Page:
14. carthorse

    carthorse Well-Known Member

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    I'm not taking sides here Lollykay, but I don't see how there was anything unfriendly about Jessey's reply & it's not as though she was saying your advice wasn't good - like you I have an IR cob & I want x-rays for just the same reason. Your reply re Jessey's post does sound tetchy though, and I feel the criticism of the forum as a whole is unwarranted. We do have some members who don't get on, but that's life, and it's a forum for people's experiences & opinions not one where only one view is acceptable.
     
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  15. Jessey

    Jessey Well-Known Member

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    My hackles weren't up. The reason I replied was that you had quoted me and I wasn't trying to play anyone else's part. I wouldn't say a negative hoof tester is always a negative, far from it, but I've been following Newforest's journey with Tilly for some years now and she has often told us how sensitive she is to things so I made the comment with that in mind.
     
  16. newforest

    newforest Opinion, a view not always based on knowledge.

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    I now of people who have done just this. During the pregnancy they don't get laminitis. Either side they do.
    Whether that's the hormonal changes or because anything the horse eats is being absorbed by the foal and they are not getting excess sugar etc from the diet?

    They have recently linked cushings to Lami haven't they so maybe they will look into this more.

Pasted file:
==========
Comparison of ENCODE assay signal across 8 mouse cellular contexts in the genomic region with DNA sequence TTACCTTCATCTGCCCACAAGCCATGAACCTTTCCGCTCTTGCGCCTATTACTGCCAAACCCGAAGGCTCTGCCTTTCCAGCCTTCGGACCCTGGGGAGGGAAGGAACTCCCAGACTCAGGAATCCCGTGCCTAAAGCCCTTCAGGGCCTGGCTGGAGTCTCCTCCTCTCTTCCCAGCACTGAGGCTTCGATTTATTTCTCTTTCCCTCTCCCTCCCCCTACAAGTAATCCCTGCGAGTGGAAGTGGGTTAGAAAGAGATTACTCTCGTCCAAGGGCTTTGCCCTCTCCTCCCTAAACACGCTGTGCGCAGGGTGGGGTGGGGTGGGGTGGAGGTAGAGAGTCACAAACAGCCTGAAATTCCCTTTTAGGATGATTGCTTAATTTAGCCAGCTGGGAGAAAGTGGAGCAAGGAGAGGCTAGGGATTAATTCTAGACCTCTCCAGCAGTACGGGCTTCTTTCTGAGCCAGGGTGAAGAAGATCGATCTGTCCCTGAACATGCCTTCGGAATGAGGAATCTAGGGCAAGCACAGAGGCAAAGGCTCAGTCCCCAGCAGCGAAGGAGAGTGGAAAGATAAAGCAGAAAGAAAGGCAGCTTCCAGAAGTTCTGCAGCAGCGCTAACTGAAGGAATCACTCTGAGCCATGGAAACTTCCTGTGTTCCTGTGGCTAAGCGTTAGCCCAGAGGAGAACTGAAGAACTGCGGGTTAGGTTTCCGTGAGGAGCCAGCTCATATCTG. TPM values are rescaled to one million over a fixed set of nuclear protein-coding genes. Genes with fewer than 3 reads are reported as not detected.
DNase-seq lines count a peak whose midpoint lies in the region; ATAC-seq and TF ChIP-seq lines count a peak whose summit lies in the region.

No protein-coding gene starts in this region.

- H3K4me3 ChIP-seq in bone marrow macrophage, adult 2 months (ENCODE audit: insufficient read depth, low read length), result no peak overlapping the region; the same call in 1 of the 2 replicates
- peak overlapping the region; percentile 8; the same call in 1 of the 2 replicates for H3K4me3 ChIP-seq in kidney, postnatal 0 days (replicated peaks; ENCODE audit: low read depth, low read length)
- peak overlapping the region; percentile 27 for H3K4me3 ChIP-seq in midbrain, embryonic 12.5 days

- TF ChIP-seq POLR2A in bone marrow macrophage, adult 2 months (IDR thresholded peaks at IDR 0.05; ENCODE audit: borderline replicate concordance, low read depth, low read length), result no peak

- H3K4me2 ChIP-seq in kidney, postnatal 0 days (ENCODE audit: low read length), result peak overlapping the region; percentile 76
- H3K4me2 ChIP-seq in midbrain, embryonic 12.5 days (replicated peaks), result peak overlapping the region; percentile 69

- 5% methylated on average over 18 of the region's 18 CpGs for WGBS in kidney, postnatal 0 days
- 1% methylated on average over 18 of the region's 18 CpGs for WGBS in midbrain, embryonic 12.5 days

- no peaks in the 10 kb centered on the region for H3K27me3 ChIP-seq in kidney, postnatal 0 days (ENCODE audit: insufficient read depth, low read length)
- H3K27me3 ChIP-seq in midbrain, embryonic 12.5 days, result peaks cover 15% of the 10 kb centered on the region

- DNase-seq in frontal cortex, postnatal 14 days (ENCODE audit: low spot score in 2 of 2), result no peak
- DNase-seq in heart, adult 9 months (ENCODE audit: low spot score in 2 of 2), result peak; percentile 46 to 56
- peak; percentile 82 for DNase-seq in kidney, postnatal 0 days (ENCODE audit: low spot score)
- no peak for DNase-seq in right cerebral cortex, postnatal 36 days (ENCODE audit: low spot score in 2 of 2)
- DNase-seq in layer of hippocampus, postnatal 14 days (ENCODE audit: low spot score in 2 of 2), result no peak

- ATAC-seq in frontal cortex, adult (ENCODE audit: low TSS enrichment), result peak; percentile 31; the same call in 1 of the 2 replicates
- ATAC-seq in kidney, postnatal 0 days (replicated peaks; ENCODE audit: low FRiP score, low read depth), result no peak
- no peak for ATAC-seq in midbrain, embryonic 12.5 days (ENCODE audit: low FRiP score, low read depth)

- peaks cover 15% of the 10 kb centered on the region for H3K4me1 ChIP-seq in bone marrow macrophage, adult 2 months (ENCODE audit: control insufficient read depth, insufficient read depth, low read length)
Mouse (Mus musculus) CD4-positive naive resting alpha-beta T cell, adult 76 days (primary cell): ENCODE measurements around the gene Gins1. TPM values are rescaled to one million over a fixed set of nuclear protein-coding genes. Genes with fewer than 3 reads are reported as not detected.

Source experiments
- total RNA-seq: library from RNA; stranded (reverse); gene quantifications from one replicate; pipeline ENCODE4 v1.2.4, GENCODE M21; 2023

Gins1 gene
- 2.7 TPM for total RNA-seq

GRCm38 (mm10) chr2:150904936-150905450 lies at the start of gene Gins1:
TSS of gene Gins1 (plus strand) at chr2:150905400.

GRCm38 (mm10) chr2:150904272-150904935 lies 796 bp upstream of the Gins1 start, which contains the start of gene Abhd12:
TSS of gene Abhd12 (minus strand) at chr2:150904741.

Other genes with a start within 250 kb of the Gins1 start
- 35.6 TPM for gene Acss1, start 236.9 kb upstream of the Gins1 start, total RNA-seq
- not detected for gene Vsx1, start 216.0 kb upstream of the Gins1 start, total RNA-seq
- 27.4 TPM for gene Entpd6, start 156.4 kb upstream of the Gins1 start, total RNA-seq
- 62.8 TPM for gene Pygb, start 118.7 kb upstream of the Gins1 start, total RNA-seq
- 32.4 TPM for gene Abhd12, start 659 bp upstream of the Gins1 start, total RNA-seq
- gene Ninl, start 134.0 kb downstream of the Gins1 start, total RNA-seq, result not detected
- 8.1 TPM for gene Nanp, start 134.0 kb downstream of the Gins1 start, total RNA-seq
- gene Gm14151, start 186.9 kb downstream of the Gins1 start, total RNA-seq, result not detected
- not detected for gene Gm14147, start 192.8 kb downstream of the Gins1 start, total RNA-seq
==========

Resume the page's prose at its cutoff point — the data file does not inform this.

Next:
It took me two years to get the vet to agree to regumate for her!
     
  17. carthorse

    carthorse Well-Known Member

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    Laminitis in autumn is a classic cushings symptom, and without medication is almost impossible to control.

    I was told that following a foal or two some mares would stay laminitis free with sensible management, maybe because some of the hormone changes stayed longer term?
     
  18. Jessey

    Jessey Well-Known Member

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    From memory, the new reasearch says 90% of lami cases have an underlying metabolic problem.
     
  19. newforest

    newforest Opinion, a view not always based on knowledge.

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    Third small handful. @Jane&Ziggy
    She is also wanting thistle tops which I will tidy up that corner and pick the rest for her.
    PicsArt_08-11-02.28.04.jpg
     
  20. newforest

    newforest Opinion, a view not always based on knowledge.

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    Just thought I would add that she has had a full lameness work out at the vet when she injured her collateral ligament.
    They did xray the fronts, nerve block and radiography.
    She was then 2/10 lame but came into season whilst they had her which made her then 3/10.
    So whilst they had her she showed no other signs of anything wrong except what they found.

    The vet is booked and if necessary we will rescan. But unless in season on his arrival she will be sound.